The Volokh Conspiracy
Mostly law professors | Sometimes contrarian | Often libertarian | Always independent
We're used to the second-person pronoun being "you" (both singular and plural); in archaic works, we see "thou/thee," and I'm told some Quakers still use "thee" in both the nominative and the accusative. "Y'all" sometimes makes an appearance.
But there are some second-person pronoun phrases as well. "Your majesty," "your highness," and the like are examples, though note that they take third-person singular verbs: "If your majesty wishes …" rather than "If your majesty wish …."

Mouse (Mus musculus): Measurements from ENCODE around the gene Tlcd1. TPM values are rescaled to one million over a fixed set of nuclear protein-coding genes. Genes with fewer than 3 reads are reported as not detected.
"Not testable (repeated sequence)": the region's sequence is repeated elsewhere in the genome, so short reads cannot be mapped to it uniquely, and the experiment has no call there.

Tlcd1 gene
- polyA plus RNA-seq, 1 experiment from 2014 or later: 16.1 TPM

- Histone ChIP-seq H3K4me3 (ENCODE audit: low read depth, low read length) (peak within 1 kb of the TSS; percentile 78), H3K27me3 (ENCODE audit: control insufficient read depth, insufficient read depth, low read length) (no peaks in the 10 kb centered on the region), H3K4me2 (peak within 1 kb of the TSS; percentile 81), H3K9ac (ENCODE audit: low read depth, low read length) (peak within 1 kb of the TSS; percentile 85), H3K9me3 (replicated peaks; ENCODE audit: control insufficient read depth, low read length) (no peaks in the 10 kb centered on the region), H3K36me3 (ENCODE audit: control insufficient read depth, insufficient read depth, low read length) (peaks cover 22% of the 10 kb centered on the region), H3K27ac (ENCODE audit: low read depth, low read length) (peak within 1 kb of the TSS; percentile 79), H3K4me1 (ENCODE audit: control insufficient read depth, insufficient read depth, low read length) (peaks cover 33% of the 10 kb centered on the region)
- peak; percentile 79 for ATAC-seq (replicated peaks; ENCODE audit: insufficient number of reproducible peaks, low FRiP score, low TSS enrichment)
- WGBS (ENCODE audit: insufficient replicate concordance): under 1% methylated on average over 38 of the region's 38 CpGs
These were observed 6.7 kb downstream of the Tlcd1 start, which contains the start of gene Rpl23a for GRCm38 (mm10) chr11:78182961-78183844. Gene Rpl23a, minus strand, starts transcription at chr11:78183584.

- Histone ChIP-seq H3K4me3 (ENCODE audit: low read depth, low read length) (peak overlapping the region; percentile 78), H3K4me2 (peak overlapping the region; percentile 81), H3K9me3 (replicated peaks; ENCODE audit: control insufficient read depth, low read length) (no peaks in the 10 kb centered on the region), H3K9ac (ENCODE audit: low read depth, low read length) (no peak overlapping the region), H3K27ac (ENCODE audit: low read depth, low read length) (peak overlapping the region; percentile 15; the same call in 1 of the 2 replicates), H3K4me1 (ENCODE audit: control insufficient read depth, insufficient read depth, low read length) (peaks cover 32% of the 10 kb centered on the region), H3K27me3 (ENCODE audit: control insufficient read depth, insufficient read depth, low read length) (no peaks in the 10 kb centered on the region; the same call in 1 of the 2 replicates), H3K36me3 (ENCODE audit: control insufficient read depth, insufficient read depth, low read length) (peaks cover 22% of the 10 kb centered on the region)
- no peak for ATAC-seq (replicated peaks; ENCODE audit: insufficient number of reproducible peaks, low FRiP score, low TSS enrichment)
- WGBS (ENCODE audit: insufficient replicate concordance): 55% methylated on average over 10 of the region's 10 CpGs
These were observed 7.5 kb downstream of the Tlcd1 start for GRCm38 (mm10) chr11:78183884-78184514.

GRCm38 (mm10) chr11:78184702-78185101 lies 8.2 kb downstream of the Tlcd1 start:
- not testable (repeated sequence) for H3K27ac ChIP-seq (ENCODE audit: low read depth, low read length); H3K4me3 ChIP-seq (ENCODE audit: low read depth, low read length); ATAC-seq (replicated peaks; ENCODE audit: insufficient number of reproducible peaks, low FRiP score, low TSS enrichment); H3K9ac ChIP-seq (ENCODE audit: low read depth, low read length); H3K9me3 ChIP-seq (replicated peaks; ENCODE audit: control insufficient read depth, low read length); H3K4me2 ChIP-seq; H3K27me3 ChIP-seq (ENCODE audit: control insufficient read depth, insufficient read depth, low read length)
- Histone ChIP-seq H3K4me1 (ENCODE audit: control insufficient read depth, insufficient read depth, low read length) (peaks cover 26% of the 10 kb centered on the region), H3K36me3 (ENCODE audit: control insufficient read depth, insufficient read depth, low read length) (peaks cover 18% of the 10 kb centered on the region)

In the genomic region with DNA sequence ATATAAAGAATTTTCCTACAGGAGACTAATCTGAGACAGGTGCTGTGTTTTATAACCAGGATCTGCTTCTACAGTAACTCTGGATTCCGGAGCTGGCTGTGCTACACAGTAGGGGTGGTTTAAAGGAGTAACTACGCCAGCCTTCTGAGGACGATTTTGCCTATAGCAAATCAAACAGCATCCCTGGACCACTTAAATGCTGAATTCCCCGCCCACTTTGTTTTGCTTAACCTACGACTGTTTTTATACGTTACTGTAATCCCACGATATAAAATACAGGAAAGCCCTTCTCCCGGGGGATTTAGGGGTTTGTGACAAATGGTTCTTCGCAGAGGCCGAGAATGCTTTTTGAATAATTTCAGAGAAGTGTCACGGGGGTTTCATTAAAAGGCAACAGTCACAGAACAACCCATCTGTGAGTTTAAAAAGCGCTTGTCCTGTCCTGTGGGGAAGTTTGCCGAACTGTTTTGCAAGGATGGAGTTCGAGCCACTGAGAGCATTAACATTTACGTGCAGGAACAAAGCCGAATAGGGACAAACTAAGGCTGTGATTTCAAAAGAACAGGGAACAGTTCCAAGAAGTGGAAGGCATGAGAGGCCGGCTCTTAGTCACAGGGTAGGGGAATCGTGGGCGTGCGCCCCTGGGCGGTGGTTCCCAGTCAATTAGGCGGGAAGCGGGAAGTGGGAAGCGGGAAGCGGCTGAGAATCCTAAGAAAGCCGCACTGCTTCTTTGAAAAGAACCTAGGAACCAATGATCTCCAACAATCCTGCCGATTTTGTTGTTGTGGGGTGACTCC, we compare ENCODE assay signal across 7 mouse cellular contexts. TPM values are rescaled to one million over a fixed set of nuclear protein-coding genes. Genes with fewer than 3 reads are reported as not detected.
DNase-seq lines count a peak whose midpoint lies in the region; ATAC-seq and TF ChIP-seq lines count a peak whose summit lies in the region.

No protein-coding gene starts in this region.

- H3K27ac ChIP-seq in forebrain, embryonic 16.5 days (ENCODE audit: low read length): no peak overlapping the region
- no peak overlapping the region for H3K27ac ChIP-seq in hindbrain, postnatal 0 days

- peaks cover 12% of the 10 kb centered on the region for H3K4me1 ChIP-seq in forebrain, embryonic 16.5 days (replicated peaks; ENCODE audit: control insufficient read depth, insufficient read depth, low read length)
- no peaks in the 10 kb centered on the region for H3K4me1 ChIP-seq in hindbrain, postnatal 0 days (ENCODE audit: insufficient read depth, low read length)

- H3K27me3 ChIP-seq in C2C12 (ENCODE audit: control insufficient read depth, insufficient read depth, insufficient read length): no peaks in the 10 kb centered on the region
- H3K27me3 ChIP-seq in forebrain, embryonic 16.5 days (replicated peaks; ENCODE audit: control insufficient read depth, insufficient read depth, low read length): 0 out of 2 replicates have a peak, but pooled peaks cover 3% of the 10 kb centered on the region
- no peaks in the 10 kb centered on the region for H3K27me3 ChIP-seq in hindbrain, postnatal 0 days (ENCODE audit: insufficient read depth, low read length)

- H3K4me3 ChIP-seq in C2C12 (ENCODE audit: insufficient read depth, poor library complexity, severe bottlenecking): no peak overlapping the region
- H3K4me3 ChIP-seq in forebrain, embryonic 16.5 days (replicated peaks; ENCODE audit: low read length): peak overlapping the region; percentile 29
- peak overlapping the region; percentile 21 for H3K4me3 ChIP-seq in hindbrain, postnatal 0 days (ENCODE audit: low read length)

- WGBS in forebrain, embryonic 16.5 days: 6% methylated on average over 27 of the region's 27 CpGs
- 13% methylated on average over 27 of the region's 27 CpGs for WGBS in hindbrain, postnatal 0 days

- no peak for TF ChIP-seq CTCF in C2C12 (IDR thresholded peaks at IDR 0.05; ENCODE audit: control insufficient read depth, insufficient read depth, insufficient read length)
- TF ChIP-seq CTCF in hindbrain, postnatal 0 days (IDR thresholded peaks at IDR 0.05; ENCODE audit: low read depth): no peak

This brings me to the legalese second-person pronouns. You're likely already thinking here about "your honor"; but there's also another such pronoun phrase: "this court." If you're filing a brief in (say) the Ninth Circuit, you generally wouldn't say "In X v. Y, the Ninth Circuit held …," just as if you're e-mailing me, you generally wouldn't say "In this post, Eugene Volokh claimed." Just as you'd use "you" in writing to me, you'd use "this Court" in writing to the court about itself:
In X v. Y, this Court held ….
We don't think about it, but that's a second-person pronoun phrase. Or pronominal phrase, if you want to be geekier still.